The Space Reviewin association with SpaceNews

Mars Pathfinder
A quarter-century after Mars Pathfinder demonstrated the potential for low-cost Mars landers, scientists and engineers are proposing a new line of such missions that can use new technologies and new commercial partnerships. (credit: NASA/JPL-Caltech)

A FAB approach to Mars exploration

Bookmark and Share

This week, many planetary scientists are focused on the annual Lunar and Planetary Sciences Conference (LPSC), a hybrid event taking place both in the Houston suburbs and online to discuss the latest findings across the solar system. Lurking in the background, though, is perhaps a bigger event: the upcoming release of the planetary science decadal survey, expected to be public by the middle of April. (Original plans projected the release of the survey at LPSC, but not even reports are immune to schedule slips, especially during a pandemic.)

Like its predecessors and its counterparts in other space science disciplines, the decadal survey will outline scientific priorities and make recommendations on the missions to pursue them. The previous decadal survey recommended, as its highest priority flagship-class mission, a rover to cache samples on Mars for later return to Earth, which became the Perseverance rover that is today collecting those samples.

“We have identified opportunities to augment and expand on the critical investment in MSR at a relatively low cost with high potential for community engagement and continuity for a robust Mars Exploration Program,” the report states.

The decadal survey’s recommendation then was a boon for the prospects for Mars sample return, but had its downsides as well. NASA has focused its Mars program on Mars sample return to the exclusion of other missions to the Red Planet. Beyond the lander scheduled to launch as soon as 2026—but more likely 2028—to pick up the samples cached by Perseverance, the only other NASA Mars missions in development are the International Mars Ice Mapper, a NASA-led mission also likely launching in 2026 or 2028 to map subsurface ice deposits that could be targets of future human missions, and a smallsat mission called ESCAPADE to study the Martian magnetosphere that will launch in 2024.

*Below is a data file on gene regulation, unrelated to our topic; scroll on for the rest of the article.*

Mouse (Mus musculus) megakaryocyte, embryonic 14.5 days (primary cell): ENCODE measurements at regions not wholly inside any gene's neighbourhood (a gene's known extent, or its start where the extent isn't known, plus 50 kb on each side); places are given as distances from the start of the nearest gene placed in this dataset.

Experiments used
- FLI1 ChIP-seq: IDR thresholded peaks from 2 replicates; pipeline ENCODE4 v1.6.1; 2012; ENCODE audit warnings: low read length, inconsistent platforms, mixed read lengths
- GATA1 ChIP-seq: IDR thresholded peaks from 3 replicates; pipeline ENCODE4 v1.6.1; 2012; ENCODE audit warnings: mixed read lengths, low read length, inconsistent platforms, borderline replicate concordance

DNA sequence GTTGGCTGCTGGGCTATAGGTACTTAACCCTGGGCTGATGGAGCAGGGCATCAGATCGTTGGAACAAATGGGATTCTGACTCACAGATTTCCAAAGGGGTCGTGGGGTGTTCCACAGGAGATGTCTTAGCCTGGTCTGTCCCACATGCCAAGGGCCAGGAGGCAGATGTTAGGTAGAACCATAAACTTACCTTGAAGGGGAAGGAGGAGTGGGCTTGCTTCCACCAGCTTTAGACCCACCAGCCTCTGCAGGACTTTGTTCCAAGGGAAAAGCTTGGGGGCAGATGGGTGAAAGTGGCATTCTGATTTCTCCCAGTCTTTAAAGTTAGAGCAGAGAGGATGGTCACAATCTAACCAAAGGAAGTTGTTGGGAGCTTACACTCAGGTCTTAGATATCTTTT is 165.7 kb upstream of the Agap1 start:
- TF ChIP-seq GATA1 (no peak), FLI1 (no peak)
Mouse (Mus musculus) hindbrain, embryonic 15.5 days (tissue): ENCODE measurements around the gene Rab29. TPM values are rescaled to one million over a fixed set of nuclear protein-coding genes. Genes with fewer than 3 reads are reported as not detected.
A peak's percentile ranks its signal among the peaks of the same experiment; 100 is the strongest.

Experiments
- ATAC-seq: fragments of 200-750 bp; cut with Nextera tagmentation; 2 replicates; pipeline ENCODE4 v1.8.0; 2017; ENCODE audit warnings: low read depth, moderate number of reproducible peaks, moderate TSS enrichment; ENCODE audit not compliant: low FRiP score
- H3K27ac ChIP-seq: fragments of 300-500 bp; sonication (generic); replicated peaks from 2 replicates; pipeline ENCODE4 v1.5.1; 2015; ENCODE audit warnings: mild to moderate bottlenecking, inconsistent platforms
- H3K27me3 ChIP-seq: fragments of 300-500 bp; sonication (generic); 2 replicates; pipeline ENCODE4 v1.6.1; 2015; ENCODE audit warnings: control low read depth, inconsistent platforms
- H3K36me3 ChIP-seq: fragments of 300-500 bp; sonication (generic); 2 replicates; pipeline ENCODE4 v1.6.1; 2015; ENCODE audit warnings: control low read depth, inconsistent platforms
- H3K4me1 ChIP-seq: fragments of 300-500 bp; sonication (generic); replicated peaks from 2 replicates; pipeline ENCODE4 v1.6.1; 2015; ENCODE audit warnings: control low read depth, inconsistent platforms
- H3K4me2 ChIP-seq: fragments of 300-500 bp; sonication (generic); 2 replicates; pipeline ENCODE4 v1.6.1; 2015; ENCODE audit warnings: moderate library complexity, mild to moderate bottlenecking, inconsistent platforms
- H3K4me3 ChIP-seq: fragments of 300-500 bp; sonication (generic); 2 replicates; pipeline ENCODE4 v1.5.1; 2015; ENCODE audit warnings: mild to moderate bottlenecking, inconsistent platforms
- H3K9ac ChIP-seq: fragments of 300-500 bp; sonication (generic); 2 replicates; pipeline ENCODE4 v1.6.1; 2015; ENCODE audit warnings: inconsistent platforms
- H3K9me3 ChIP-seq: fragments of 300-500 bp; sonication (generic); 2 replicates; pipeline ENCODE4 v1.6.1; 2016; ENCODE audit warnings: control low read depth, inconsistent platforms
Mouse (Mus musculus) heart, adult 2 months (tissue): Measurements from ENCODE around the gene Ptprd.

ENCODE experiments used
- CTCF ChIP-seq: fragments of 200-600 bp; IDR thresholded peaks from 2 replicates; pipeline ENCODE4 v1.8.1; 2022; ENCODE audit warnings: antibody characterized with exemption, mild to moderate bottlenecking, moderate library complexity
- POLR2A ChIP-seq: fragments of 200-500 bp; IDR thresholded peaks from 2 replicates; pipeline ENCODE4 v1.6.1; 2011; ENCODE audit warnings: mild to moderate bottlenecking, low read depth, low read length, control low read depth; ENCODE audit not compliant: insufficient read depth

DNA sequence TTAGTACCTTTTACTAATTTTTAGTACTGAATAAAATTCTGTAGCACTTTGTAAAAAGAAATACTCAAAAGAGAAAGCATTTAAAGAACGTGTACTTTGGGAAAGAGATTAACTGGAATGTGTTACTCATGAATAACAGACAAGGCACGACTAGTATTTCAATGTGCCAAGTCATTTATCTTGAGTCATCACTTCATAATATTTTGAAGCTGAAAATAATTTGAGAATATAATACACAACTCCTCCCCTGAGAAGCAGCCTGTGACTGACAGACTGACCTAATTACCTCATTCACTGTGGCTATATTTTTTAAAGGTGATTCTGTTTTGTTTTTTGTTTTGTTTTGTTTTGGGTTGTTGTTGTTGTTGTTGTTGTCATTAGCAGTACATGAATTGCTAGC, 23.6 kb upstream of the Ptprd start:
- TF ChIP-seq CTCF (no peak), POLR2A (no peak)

Mars researchers have been sounding the alarm about this for some time, fearing a loss of momentum as existing missions on and orbiting Mars reach the end of their lives in the coming decade. An October 2020 report by NASA’s Mars Architecture Strategy Working Group argued that Mars sample return should not be seen as the culmination of robotic exploration of Mars. It called for a continued series of missions from small spacecraft up the New Frontiers class, which cost more than $1 billion each, to both continue research in a range of topics and to help prepare for later human missions.

A related effort focused on missions to the Martian surface. Caltech’s Keck Institute for Space Studies (which, yes, goes by the acronym KISS) supported a study last year on “Revolutionizing Access to the Mars Surface” and released that project’s final report last month. It argued that it’s possible to not only send missions to Mars but also land them on the surface for far less than traditional NASA missions, thanks to both new technologies and new partners.

“Mars Sample Return has primary importance for this decade, and nothing in this strategy is intended to replace or delay MSR,” the report states. “We have identified opportunities to augment and expand on the critical investment in MSR at a relatively low cost with high potential for community engagement and continuity for a robust Mars Exploration Program.”

Such missions, ranging from relatively large landers and rovers to small spacecraft designed to make hard landings, could perform a wide range of science. The study didn’t endorse specific mission concepts but instead showed what types of science could be done by a variety of landers, rovers, and aerial vehicles based on the Ingenuity helicopter. Even small hard-landed spacecraft could conduct atmospheric and geophysics studies, particularly as part of a network long desired by some scientists (Mars Pathfinder, launched 25 years ago, was originally MESUR Pathfinder and developed as a precursor for a proposed Mars Environmental Survey, or MESUR, network of landers that was never built.)

Several factors, the KISS report argues, enable the ability to do that science with small spacecraft. Improved technology is one obvious factor, but it alone is not sufficient. “However, assuming an overall NASA budget at Mars similar or modestly higher than present so as to maintain balance in destinations across the solar system, factors in addition to new technical approaches must be brought to bear that fully activate non-NASA stakeholders and their capabilities at Mars,” the report states.

“Technical innovation really needs to go hand-in-hand with multi-pronged strategic elements to increase our cadence,” said Abigail Fraeman of JPL, one of the co-leads of the study, during a presentation about the study at a February meeting of the Mars Exploration Program Analysis Group (MEPAG).